Bio 152, Week 1 Notes
Bio 152, Week 1 Notes Bio 152
Virginia Commonwealth University
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This 4 page Class Notes was uploaded by Vania Notetaker on Monday September 5, 2016. The Class Notes belongs to Bio 152 at Virginia Commonwealth University taught by Alaina Campbell in Fall 2016. Since its upload, it has received 168 views. For similar materials see Introduction to Biological Science II in Biology at Virginia Commonwealth University.
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Date Created: 09/05/16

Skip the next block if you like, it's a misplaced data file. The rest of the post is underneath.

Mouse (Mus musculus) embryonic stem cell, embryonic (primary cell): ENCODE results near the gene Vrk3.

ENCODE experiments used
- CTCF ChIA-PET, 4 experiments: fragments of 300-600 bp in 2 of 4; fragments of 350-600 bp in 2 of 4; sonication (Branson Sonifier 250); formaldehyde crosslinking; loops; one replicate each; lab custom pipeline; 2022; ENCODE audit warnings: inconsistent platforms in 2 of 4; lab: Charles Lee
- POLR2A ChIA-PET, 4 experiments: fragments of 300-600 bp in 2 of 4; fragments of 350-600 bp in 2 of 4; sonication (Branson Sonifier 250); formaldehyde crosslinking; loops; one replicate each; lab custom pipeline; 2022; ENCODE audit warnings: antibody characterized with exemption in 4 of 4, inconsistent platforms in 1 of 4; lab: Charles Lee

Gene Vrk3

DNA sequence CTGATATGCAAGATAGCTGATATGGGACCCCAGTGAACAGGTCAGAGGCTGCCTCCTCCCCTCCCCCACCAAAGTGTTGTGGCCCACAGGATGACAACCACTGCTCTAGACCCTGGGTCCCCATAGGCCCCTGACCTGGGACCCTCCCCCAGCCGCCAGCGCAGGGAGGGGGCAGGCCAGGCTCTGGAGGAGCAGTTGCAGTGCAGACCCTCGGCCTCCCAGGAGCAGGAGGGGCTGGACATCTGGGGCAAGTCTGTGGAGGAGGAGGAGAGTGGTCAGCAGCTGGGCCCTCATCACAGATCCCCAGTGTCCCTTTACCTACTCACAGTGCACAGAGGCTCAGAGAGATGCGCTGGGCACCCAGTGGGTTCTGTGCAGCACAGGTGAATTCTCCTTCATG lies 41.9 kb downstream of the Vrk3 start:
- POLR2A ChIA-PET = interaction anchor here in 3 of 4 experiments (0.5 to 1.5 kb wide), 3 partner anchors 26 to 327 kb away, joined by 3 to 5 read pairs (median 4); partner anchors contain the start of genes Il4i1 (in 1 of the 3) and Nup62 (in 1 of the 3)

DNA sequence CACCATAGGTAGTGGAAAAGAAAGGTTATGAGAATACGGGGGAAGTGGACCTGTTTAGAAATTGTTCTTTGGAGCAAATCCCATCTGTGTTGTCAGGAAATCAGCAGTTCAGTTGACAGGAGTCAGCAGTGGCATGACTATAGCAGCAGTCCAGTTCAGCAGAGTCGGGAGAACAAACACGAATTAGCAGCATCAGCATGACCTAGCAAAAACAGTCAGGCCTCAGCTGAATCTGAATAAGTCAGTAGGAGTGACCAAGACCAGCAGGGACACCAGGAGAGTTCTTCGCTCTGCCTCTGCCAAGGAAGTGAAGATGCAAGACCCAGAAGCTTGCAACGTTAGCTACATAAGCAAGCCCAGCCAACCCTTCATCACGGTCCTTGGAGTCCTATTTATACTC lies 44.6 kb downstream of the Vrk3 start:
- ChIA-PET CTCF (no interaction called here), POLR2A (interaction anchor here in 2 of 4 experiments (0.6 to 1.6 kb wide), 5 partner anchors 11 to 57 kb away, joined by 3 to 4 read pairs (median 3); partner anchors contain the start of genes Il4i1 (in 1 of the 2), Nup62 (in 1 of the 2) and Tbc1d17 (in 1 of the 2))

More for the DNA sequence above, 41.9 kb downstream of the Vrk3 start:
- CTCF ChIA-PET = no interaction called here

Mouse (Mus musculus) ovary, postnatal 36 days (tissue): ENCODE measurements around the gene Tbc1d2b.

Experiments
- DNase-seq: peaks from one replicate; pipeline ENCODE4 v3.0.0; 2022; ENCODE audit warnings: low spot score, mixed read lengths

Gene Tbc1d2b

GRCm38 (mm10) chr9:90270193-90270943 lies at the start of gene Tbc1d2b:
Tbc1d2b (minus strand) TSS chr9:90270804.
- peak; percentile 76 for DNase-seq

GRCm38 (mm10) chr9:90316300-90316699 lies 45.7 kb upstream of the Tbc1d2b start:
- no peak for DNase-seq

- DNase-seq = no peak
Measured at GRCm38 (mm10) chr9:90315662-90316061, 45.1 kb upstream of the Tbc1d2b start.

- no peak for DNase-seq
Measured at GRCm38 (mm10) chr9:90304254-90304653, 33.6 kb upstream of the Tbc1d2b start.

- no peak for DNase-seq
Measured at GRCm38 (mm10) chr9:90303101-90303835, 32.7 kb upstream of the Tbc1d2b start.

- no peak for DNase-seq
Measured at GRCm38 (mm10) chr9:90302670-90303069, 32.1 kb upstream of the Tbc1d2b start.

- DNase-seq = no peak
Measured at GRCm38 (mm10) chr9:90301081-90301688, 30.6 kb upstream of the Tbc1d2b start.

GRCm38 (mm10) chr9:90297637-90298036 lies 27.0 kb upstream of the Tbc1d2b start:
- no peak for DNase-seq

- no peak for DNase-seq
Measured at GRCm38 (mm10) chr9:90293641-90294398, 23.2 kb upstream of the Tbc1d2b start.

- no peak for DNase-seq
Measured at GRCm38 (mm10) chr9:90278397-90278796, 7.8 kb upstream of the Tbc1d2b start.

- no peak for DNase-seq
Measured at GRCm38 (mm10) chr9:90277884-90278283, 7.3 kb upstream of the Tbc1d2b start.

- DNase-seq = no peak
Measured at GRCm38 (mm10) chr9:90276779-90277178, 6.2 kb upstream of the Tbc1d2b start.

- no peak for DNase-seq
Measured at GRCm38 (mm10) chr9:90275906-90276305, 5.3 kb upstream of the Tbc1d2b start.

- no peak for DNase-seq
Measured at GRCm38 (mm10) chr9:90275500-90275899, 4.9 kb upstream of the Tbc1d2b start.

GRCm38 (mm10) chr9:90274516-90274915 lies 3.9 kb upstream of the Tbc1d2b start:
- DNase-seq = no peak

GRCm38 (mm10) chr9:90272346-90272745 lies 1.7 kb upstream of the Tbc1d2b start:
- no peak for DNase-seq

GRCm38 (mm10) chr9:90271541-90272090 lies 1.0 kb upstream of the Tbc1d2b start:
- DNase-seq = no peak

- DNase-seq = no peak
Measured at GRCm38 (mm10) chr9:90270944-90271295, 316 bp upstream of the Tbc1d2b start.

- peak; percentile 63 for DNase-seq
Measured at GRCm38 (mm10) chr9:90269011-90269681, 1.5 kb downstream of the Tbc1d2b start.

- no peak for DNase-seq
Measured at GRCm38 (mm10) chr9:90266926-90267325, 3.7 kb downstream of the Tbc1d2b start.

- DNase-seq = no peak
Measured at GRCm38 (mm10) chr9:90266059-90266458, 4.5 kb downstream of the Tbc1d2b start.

Week 1 Notes: Bio. 152 8/29-8/31 Core Concepts//People//Key Terms Section 21.1 The difference in DNA sequence is the reason we have genetic variation. Population Genetics – The study of the differences in DNA sequences/ genetic variation of a population Population – interbreeding species located in the same geographical area Species - interbreeding individuals with different combinations of alleles in a gene pool Gene Pool – Total alleles of all individuals in a species Sources of Genetic Variation ▯ Mutation; creates new variation ▯ Somatic (in body tissues) ▯ Germ-line (reproductive cells, passed thru generations) ▯ Can be deleterious (harmful), neutral or advantageous (beneficial) ▯ Recombination; shuffles mutations, making new combo. of mutations Section 21.2 Measuring Genetic Variation Population genetics makes statements about the evolutionary process using patterns of genetic variation When understanding patterns in genetic variation allele frequencies are key. Allele frequencies – rate of appearance of alleles in a population Ways to Measure Genetic Variation ▯ Observable traits ▯ Guessing genotype & phenotype ▯ Gel electrophoresis; separation of segments of DNA according to size ▯ Proteins (enzymes) ▯ DNA sequencing ▯ Displaying # of times mutation occurs in population of n diploid individuals Section 21.3 Evolution – a change in a population’s genetic make up over time. Genetic variation must be in a population for evolution to happen **Populations evolve not individuals** The Hardy-Weinberg equilibrium describes when evolution doesn’t occur. Conditions of H-W equilibrium ▯ No diff. in the survival & reproductive success of individuals (no selection) ▯ No adding or taking from the population by migration ▯ No mutations ▯ The population has to be large enough to prevent sampling errors (genetic drifts) ▯ Random mating H-W equilibrium equation – used to predict genotype frequencies using allele frequencies and vice versa 2 2 P + 2pq + q = 1 P = Homozygous Dominate(AA) 2pq = Heterozygous(Aa) q = Homozygous Recessive(aa) ** If you have p subtract it from 1 to get q and vice versa** If a population’s allele/genotype frequencies are not in equilibrium, evolutionary mechanisms are acting on the population and they’ve evolved If a population’s allele/genotype frequencies are in H-W equilibrium, evolutionary mechanisms are not acting on the population and they haven’t evolved Section 21.4 Natural selection leads to adaptation increasing the fit of organisms and their environment Population size, resources & competition determines who survives and leaves off-springs Darwin and Wallace figured out natural selection at the same time but credit it given to Darwin. Fitness - measure of representation of a genotype in next generation Mendel studied pea plants, with discrete traits meaning they had obvious alternatives As oppose to the traits studied by Mendel, most variations in populationscontinuous meaning they occur across a spectrum not having an obvious alternative. Ronald Fisher combined Darwin’s natural selection and Mendel’s genetics to create a Modern Synthesis; evolution Natural select increases frequency of advantageous mutation & reduce frequency of deleterious mutations Natural Selection can create a fixation of beneficial alleles meaning the allele frequency will be 1. All individuals in the population are homologous to said alleles. Positive Selection – natural selection promoting the frequency favorable alleles Negative Selection – natural selection removing of the frequency of harmful alleles Balancing Selection – maintains two or more alleles in a population ▯ Heterozygous advantage - heterozygous fitness is greater then either homozygotes, insuring both alleles in population Consequences of Natural Selection ▯ Stabilizing selection ; selection against extremes (keeps trait the same over time) ▯ Directional selection ; selection against one of two extremes (change in trait over time) ▯ Disruptive selection; selection against the mean ▯ Artificial selection; removal of competitive element and selection of successful genotype by a breeder, common in agriculture ▯ Sexual Selection; promotion of traits pertaining to an individuals reproductive opportunity Section 21.5 Migration, mutation and genetic drift are non-adaptive parts of evolution Migration – transport of allele from one population to another; lowers genetic variation ▯ Homogenizing can decrease fitness Mutation – the changing of gene structure ▯ Beneficial mutations spread ▯ Neutral mutations stay in for thousand of years ▯ Harmful mutations are removed within a couple generations Mutation in somatic cells; not passed on Mutation in germ cells; passed on Without mutation, genetic variation wouldn’t occur; so there’d be no evolution ** Mutation is rare** Genetic Drift – when allele frequencies’ goes up or done simple by chances ▯ Bottleneck- population with only a few individuals ▯ Founder event population started but only a few Gene Flow - transfer of alleles from one population to another Section 21.6 Molecular evolution is change in DNA/amino acid sequences The amount of time species have been isolated is how long it’s been since they shared an ancestor. Molecular clock – the correlation between amounts of time two species have been isolated and how much genetic divergences are between them **Molecular clocks can be used to date evolutionary events ** **Histone Molecular clock is the slowest** (Histone is the protein DNA wraps around to make chromatin) Pseudogene – No longer functional gene ▯ Molecular clock clicks the fastest